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China: Ad insults national dignity

BEIJING -- China has banned a Nike television commercial
showing NBA star LeBron James battling a cartoon kung fu master,
saying the ad insults national dignity.

The commercial, titled "Chamber of Fear," was broadcast on
Chinese stations and on state television's national sports channel
before being pulled last month.

The ad shows James, the
Cleveland Cavaliers' reigning NBA rookie of the year defeating the kung fu master, two women in traditional Chinese attire and a pair of dragons, considered a sacred symbol in traditional Chinese
culture.

The advertisement "violates regulations that mandate that all
advertisements in China should uphold national dignity and interest
and respect the motherland's culture," the State Administration
for Radio, Film and Television said on its Web site Monday. "It also goes against rules that require ads not to contain content that blasphemes national practices and cultures. ... The ad has received an indignant response from Chinese viewers."

It did not say why the advertisement was considered offensive.
However, communist officials are sensitive about the use of Chinese
cultural symbols by Westerners and might have been especially
angered that the Nike advertisement showed a foreigner winning the
fight.

James and Nike based the ads for the 19-year-old's Air Zoom
LeBron II sneakers on films featuring martial arts icon Bruce Lee.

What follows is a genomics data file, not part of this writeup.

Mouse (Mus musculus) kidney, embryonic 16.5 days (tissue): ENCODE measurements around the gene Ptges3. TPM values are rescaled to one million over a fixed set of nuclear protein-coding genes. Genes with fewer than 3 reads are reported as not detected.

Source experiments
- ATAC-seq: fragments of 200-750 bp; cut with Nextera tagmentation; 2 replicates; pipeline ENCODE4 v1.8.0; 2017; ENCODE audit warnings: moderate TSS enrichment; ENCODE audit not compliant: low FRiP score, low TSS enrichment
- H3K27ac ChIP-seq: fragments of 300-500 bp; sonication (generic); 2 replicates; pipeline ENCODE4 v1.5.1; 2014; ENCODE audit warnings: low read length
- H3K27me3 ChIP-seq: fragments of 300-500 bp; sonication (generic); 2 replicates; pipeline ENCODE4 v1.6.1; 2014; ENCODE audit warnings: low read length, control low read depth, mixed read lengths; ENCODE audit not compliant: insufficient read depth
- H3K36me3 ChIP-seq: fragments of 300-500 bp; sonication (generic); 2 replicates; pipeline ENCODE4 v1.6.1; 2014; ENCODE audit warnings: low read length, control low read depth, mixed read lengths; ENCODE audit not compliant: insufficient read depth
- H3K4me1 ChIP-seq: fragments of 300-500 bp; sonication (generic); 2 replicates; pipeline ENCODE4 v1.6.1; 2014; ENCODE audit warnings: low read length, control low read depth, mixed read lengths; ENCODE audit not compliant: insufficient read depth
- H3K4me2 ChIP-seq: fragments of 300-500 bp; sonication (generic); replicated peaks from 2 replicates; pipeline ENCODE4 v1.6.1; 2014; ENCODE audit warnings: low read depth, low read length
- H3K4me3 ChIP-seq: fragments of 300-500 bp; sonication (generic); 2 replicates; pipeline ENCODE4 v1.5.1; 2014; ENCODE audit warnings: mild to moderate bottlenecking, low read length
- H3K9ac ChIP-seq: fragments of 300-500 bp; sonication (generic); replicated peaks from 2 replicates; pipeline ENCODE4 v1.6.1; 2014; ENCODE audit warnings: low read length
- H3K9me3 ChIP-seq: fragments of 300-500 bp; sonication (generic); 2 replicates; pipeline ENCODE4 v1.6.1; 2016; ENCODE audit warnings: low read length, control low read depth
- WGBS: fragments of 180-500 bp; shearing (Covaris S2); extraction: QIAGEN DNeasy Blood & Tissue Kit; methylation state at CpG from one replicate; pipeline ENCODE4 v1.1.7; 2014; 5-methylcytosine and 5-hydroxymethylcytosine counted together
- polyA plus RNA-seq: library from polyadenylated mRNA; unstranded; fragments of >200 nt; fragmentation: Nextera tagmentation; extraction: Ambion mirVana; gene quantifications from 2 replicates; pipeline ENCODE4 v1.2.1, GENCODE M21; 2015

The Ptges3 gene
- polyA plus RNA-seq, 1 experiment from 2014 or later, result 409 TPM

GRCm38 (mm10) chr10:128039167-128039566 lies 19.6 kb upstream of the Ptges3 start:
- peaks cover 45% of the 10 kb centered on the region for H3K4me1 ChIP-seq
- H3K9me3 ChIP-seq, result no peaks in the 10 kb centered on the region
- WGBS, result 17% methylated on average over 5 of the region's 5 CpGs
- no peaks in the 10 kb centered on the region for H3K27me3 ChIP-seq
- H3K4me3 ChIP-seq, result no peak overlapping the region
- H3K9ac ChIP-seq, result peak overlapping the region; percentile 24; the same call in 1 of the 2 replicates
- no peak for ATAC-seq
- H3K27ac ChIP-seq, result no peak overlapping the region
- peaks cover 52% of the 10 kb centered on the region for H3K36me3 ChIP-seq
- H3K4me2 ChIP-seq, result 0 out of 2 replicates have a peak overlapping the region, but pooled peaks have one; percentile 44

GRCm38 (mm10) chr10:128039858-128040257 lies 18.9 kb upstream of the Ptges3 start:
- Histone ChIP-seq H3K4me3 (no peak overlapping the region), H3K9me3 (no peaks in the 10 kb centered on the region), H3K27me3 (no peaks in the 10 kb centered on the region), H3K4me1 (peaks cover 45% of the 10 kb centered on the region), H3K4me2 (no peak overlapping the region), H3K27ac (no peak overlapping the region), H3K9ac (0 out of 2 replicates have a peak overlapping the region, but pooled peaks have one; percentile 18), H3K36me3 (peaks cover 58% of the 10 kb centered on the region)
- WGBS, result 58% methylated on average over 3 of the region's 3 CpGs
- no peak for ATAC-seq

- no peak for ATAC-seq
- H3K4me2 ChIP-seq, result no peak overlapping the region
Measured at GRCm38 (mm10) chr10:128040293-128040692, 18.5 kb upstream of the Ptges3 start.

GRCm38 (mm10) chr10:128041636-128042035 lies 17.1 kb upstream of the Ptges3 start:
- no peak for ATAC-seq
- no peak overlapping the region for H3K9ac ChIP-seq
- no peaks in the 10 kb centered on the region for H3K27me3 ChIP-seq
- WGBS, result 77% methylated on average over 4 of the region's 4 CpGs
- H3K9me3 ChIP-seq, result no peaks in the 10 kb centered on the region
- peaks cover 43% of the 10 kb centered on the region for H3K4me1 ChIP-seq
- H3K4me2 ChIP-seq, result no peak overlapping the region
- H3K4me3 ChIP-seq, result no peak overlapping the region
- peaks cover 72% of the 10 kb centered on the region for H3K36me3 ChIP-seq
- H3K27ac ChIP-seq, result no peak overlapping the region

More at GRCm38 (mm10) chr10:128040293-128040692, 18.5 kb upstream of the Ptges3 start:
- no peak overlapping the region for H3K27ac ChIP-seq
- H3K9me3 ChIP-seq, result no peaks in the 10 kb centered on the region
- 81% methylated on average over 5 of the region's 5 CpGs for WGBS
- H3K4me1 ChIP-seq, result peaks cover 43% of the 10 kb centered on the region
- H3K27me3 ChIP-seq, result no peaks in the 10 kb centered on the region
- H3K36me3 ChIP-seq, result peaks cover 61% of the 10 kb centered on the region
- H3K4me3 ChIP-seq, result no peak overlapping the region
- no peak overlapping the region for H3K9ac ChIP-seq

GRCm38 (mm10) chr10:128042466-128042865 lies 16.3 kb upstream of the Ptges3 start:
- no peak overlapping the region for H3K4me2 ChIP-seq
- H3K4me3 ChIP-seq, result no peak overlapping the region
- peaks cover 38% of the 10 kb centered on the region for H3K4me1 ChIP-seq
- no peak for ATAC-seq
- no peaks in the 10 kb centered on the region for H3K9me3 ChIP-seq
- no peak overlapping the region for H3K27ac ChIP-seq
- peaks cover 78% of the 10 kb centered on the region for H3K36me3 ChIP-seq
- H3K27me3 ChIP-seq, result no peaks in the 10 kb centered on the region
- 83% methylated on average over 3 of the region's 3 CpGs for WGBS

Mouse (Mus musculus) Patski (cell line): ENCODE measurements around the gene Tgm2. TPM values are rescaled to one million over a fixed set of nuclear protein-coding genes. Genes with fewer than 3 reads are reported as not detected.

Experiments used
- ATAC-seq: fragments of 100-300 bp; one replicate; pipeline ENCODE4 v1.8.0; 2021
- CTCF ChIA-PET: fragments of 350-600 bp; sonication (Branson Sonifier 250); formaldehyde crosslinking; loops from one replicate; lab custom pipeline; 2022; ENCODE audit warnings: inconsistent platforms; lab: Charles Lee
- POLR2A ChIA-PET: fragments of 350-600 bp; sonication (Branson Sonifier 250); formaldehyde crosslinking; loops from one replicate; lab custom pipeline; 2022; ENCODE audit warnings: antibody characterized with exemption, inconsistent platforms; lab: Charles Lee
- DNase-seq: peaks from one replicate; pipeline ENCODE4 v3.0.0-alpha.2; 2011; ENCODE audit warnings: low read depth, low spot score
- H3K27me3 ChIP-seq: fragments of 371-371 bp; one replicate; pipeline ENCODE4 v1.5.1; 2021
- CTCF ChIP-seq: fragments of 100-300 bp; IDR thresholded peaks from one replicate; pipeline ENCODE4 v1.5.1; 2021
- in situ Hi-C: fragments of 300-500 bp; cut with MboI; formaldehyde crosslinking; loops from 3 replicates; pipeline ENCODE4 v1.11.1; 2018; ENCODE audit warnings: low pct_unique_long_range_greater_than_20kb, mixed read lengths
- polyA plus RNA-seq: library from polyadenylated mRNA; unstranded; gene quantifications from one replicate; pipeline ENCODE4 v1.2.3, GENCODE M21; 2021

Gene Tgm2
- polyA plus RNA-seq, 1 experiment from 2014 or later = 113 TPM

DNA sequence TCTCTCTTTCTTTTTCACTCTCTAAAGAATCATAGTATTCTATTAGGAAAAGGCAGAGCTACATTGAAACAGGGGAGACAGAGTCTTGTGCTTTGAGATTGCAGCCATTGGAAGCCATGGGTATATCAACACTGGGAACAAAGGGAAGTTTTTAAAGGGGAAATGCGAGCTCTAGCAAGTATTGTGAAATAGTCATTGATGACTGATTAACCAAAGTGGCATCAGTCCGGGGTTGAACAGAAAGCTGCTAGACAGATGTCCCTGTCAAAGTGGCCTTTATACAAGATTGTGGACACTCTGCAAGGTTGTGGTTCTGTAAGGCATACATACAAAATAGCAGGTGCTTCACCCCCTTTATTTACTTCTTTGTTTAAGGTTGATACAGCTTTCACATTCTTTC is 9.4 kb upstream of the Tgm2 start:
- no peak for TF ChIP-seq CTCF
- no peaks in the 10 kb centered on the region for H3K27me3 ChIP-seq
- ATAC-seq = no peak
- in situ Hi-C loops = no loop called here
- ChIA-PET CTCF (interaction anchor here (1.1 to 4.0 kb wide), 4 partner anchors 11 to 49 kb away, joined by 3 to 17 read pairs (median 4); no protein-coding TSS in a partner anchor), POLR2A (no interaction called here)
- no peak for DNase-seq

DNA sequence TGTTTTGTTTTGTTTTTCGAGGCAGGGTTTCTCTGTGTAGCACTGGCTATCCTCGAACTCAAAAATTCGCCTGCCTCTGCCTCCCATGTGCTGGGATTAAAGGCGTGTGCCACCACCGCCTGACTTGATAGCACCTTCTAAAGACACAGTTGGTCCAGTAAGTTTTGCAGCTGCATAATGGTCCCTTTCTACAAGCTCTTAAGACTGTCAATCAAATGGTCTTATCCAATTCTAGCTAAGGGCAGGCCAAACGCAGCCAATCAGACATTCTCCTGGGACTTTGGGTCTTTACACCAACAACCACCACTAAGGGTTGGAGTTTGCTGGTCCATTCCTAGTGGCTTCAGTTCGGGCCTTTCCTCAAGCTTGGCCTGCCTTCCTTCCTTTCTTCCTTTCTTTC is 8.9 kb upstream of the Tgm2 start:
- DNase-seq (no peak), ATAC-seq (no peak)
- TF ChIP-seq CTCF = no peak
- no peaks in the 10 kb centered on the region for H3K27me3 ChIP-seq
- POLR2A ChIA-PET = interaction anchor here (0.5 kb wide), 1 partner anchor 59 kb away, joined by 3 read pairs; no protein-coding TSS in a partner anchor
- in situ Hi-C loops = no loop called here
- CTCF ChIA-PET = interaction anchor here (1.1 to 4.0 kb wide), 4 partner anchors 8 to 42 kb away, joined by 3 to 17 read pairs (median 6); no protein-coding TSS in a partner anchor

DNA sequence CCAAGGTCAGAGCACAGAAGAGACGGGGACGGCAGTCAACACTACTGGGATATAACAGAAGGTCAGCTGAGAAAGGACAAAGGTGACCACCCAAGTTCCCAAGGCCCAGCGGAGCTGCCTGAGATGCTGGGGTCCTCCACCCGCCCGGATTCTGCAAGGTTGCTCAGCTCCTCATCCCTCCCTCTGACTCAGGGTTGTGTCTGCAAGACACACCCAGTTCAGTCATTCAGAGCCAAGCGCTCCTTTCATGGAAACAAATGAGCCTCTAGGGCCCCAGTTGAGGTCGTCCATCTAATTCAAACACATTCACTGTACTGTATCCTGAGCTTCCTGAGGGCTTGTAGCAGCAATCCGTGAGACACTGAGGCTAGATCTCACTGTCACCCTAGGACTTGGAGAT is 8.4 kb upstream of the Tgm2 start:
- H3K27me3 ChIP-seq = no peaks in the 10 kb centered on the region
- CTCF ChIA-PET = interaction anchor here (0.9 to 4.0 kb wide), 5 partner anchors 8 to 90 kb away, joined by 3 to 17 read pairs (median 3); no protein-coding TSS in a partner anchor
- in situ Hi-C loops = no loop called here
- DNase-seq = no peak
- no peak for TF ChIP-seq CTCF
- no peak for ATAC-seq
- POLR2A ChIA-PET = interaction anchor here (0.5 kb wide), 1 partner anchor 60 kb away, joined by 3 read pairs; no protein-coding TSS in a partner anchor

James, who is a fan of Lee's work, said he was sorry that some
found the ads offensive.

"It was never intended to hurt anybody or any culture or
anything like that," James said after practice in Cleveland on
Monday.

"We put the ads together basically for kids."

James said Asian reporters have told him they liked the commercials. He was disappointed the ads were pulled and will prevent some of his fans from seeing him.

"That's big. I need as much fans as I can get," he said.

James, who signed a seven-year, $90 million endorsement deal
with Nike shortly before turning pro straight out of high school,
hopes to have things patched up with his Chinese fans in time for
the 2008 Beijing Olympics.

"I'll be there in 2008, so maybe they'll love me a little more
when I get there," said James, who played for the U.S. Olympic
team this summer in Athens.

Maurice Zhou, a spokesman in Shanghai for Beaverton, Ore.-based
Nike, said the company had no response except to say that it "respected the government's decision."

"We respect and follow the Chinese government's laws and
regulations," Zhou said. He said he could not elaborate.

The Chinese television regulator tightened controls over
programming in May by prohibiting the use of English words and
imported programs that promote "Western ideology and politics."

The Nike advertisement is part of fast-growing foreign efforts
to cash in on the huge popularity of basketball in China and the
celebrity of James and other NBA players, such as China's Yao Ming.

Last month, a series of Nike ads in Singapore designed to
resemble graffiti drew attention in a nation known for civic order.

The small, page-sized posters featuring anime-style images of
James were pasted over the ad panels of 700 bus stops, surprising
commuters who were used to very tidy shelters. At least 50
commuters complained, shelter officials said.